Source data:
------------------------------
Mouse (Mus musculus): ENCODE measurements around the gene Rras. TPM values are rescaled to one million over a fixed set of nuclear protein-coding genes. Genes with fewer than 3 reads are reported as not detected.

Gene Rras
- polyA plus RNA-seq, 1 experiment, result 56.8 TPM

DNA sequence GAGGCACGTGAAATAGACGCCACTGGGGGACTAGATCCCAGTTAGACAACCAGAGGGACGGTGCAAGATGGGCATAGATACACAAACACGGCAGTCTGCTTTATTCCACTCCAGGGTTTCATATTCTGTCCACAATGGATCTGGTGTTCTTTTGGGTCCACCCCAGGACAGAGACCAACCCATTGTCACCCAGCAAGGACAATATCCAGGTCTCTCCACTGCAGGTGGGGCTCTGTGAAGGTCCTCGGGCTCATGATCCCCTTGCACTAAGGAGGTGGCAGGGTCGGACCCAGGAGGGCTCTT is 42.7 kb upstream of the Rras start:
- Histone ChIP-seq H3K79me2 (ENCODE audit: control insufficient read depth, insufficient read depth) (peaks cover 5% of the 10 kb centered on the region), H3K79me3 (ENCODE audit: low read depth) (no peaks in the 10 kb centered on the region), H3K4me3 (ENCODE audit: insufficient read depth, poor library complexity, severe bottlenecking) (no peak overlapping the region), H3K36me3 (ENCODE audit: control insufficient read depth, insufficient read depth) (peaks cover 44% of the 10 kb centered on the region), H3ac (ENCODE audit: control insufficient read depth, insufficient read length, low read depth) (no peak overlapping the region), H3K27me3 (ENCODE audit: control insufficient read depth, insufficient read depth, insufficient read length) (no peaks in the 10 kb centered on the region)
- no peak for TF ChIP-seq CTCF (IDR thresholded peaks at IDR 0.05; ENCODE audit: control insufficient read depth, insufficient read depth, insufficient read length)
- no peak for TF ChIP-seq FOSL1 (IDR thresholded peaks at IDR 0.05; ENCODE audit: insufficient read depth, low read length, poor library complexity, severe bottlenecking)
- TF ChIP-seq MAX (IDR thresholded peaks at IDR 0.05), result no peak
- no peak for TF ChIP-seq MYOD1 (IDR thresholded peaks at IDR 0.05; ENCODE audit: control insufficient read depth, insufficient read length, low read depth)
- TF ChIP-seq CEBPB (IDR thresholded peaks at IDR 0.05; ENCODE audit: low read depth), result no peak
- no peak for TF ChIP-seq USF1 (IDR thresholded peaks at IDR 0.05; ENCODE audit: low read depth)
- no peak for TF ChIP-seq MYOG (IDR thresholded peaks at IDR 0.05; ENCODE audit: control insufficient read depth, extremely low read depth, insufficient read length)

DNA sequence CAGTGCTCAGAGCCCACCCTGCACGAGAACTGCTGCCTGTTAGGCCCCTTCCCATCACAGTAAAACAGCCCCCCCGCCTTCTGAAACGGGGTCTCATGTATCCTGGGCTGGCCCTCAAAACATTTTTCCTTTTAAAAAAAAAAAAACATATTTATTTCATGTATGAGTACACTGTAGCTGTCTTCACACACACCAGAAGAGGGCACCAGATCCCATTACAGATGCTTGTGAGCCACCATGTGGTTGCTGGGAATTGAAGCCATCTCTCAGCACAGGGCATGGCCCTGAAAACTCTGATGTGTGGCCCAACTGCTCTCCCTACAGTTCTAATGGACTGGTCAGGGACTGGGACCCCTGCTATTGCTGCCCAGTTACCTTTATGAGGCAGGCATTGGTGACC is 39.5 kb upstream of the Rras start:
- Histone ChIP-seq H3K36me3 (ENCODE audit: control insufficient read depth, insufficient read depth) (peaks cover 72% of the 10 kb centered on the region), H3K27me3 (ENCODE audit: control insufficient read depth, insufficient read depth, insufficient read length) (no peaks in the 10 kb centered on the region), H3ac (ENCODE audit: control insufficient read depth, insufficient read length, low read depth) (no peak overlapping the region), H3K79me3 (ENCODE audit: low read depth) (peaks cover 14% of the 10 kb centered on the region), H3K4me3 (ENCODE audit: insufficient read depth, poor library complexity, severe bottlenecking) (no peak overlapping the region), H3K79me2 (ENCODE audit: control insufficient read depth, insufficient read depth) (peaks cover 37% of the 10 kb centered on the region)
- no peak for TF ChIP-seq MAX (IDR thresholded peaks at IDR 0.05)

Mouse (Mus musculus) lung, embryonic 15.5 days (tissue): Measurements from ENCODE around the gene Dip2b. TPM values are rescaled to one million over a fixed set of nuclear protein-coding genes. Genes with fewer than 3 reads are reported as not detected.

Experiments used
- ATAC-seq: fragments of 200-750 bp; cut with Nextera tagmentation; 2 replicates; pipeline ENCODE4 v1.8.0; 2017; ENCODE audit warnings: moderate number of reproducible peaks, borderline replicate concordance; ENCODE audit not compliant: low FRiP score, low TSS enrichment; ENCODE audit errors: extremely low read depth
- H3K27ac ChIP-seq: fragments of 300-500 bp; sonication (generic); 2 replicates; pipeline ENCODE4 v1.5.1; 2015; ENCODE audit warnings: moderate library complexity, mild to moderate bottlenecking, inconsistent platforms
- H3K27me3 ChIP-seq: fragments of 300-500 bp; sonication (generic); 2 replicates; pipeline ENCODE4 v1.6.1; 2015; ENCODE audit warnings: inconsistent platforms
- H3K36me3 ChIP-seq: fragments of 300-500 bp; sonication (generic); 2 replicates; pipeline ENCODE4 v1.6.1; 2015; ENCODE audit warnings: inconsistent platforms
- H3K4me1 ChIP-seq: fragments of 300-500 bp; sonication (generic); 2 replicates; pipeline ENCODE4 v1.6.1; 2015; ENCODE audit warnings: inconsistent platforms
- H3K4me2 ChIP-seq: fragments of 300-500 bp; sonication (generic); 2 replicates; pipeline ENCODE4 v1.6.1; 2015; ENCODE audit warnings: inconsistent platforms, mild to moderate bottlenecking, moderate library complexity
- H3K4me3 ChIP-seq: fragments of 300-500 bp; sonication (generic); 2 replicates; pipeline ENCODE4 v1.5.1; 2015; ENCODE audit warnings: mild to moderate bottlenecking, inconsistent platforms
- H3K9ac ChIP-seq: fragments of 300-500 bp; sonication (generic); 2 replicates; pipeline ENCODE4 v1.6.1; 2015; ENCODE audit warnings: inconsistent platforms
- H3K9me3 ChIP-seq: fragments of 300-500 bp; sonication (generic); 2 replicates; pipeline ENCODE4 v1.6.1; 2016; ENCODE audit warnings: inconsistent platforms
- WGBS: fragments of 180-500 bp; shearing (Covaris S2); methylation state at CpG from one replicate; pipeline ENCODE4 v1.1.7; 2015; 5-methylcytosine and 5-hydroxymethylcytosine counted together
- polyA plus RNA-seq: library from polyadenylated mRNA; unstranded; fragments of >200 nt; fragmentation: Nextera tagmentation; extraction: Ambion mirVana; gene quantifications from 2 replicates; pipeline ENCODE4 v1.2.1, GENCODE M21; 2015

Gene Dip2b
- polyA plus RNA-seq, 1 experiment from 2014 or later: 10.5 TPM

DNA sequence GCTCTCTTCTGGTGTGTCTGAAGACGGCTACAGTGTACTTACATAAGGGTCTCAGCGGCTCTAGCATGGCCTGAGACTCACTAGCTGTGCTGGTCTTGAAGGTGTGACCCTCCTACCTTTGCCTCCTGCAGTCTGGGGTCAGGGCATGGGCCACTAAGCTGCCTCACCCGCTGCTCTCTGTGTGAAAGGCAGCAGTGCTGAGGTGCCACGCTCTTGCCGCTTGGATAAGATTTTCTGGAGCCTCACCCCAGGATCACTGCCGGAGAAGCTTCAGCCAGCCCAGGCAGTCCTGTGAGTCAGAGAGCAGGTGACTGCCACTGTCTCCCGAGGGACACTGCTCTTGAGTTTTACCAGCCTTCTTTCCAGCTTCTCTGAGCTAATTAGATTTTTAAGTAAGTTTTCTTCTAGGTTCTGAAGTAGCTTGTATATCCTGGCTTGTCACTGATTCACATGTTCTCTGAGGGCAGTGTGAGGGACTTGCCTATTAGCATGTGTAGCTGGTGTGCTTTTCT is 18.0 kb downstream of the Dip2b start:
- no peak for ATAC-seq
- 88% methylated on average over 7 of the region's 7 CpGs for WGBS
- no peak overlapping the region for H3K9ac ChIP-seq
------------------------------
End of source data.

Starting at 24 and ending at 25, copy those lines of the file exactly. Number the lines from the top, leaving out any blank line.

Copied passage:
- H3K4me3 ChIP-seq: fragments of 300-500 bp; sonication (generic); 2 replicates; pipeline ENCODE4 v1.5.1; 2015; ENCODE audit warnings: mild to moderate bottlenecking, inconsistent platforms
- H3K9ac ChIP-seq: fragments of 300-500 bp; sonication (generic); 2 replicates; pipeline ENCODE4 v1.6.1; 2015; ENCODE audit warnings: inconsistent platforms